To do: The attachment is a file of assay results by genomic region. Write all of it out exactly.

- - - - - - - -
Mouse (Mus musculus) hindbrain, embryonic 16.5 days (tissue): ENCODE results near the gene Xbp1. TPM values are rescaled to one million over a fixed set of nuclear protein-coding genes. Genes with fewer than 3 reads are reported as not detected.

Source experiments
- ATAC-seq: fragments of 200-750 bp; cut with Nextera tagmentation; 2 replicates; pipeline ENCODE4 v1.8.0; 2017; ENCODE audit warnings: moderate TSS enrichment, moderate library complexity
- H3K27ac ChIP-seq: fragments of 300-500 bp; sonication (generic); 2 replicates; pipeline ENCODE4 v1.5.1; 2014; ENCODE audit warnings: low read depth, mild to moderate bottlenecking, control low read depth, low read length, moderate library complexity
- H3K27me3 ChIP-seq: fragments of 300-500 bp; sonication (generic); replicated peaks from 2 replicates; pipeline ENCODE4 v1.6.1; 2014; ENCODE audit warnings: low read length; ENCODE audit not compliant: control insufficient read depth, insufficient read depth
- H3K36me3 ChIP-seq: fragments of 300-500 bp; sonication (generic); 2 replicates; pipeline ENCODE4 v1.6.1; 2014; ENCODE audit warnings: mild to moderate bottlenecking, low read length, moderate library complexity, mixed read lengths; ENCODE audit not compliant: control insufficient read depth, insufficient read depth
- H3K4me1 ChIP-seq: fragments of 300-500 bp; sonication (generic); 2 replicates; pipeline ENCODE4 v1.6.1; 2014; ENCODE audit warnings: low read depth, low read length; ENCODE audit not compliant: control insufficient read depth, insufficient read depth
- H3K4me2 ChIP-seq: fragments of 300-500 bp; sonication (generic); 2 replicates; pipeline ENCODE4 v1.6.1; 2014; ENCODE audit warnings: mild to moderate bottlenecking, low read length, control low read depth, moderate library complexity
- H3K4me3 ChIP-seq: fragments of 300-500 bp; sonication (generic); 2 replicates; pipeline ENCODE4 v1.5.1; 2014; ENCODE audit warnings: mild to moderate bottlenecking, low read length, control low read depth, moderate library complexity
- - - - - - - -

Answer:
Mouse (Mus musculus) hindbrain, embryonic 16.5 days (tissue): ENCODE results near the gene Xbp1. TPM values are rescaled to one million over a fixed set of nuclear protein-coding genes. Genes with fewer than 3 reads are reported as not detected.

Source experiments
- ATAC-seq: fragments of 200-750 bp; cut with Nextera tagmentation; 2 replicates; pipeline ENCODE4 v1.8.0; 2017; ENCODE audit warnings: moderate TSS enrichment, moderate library complexity
- H3K27ac ChIP-seq: fragments of 300-500 bp; sonication (generic); 2 replicates; pipeline ENCODE4 v1.5.1; 2014; ENCODE audit warnings: low read depth, mild to moderate bottlenecking, control low read depth, low read length, moderate library complexity
- H3K27me3 ChIP-seq: fragments of 300-500 bp; sonication (generic); replicated peaks from 2 replicates; pipeline ENCODE4 v1.6.1; 2014; ENCODE audit warnings: low read length; ENCODE audit not compliant: control insufficient read depth, insufficient read depth
- H3K36me3 ChIP-seq: fragments of 300-500 bp; sonication (generic); 2 replicates; pipeline ENCODE4 v1.6.1; 2014; ENCODE audit warnings: mild to moderate bottlenecking, low read length, moderate library complexity, mixed read lengths; ENCODE audit not compliant: control insufficient read depth, insufficient read depth
- H3K4me1 ChIP-seq: fragments of 300-500 bp; sonication (generic); 2 replicates; pipeline ENCODE4 v1.6.1; 2014; ENCODE audit warnings: low read depth, low read length; ENCODE audit not compliant: control insufficient read depth, insufficient read depth
- H3K4me2 ChIP-seq: fragments of 300-500 bp; sonication (generic); 2 replicates; pipeline ENCODE4 v1.6.1; 2014; ENCODE audit warnings: mild to moderate bottlenecking, low read length, control low read depth, moderate library complexity
- H3K4me3 ChIP-seq: fragments of 300-500 bp; sonication (generic); 2 replicates; pipeline ENCODE4 v1.5.1; 2014; ENCODE audit warnings: mild to moderate bottlenecking, low read length, control low read depth, moderate library complexity